OSHA suspends electronic injury, illness reporting requirement

The agency is keeping records from being publicly disclosed—for now.

May 30, 2017 |
OSHA suspends electronic injury, illness reporting requirement

Photo: Pixabay

The Occupational Safety and Health Administration has suspended an Obama-era rule requiring that companies electronically report their injury and illness records.

The action prevents these records from being publicly disclosed for the immediate future. Industry groups, including the Associated Builders & Contractors, Associated General Contractors of America, and the National Association of Home Builders, had challenged the 2016 Occupational Safety and Health Administration rule in court.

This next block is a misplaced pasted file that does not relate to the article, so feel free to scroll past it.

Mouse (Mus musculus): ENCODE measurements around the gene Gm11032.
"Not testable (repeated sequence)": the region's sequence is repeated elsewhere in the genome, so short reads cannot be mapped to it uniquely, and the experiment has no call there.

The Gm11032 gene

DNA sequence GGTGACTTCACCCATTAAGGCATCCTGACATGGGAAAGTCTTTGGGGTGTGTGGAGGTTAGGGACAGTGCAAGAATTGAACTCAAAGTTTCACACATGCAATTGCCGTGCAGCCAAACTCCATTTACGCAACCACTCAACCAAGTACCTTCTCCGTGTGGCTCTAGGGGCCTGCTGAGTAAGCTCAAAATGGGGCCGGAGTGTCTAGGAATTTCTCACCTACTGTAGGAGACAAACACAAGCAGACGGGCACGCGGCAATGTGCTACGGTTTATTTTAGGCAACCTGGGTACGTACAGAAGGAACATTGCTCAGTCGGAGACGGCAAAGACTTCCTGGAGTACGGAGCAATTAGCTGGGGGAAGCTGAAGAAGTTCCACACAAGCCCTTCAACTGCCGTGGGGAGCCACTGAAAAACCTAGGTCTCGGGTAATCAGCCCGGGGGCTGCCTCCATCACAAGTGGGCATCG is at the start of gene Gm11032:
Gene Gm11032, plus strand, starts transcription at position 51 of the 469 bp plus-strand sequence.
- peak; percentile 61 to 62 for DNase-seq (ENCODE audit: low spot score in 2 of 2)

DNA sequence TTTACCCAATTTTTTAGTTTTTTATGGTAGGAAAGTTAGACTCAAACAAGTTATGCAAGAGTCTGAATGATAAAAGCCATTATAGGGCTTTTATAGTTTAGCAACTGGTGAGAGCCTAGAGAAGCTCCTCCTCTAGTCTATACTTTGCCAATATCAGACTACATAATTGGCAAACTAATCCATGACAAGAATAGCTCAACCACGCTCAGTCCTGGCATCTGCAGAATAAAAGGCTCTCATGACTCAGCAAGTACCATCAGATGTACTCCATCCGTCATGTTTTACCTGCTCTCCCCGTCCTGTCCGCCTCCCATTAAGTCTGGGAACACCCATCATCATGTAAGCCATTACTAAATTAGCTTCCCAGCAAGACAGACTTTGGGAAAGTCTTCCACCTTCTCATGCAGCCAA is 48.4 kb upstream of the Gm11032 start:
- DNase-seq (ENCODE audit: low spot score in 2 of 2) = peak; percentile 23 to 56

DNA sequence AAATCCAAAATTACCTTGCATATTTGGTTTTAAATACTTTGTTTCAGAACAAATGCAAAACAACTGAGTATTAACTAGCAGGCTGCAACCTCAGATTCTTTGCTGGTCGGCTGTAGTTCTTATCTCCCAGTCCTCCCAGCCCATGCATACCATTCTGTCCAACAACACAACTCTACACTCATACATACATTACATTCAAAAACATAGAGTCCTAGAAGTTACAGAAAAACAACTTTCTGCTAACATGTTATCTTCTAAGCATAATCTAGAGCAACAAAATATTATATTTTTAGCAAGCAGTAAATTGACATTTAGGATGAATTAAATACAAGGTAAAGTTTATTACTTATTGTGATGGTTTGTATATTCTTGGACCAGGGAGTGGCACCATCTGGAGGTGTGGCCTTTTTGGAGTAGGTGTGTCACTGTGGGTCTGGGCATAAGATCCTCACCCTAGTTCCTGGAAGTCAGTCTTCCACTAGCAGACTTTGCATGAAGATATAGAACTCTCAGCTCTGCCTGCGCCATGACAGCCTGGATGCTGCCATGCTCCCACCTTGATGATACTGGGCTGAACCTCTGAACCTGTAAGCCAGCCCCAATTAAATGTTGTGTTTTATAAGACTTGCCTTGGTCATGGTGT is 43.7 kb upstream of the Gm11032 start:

The organizations had also lobbied the Trump Administration to arguing that the rule could unfairly damage the reputations of some companies. Companies have been required to maintain worker injury and illness logs since 1971.

Between 1995 and 2012, OSHA had required about 180,000 organizations in high-hazard industries such as manufacturing and nursing homes to submit summary data by mail. Officials decided to expand the requirement and convert it to an electronic system to save money. An OSHA spokeswoman said that the agency delayed the rule to address employers’ “concerns about meeting their reporting obligations” in time, according to the Washington Post.

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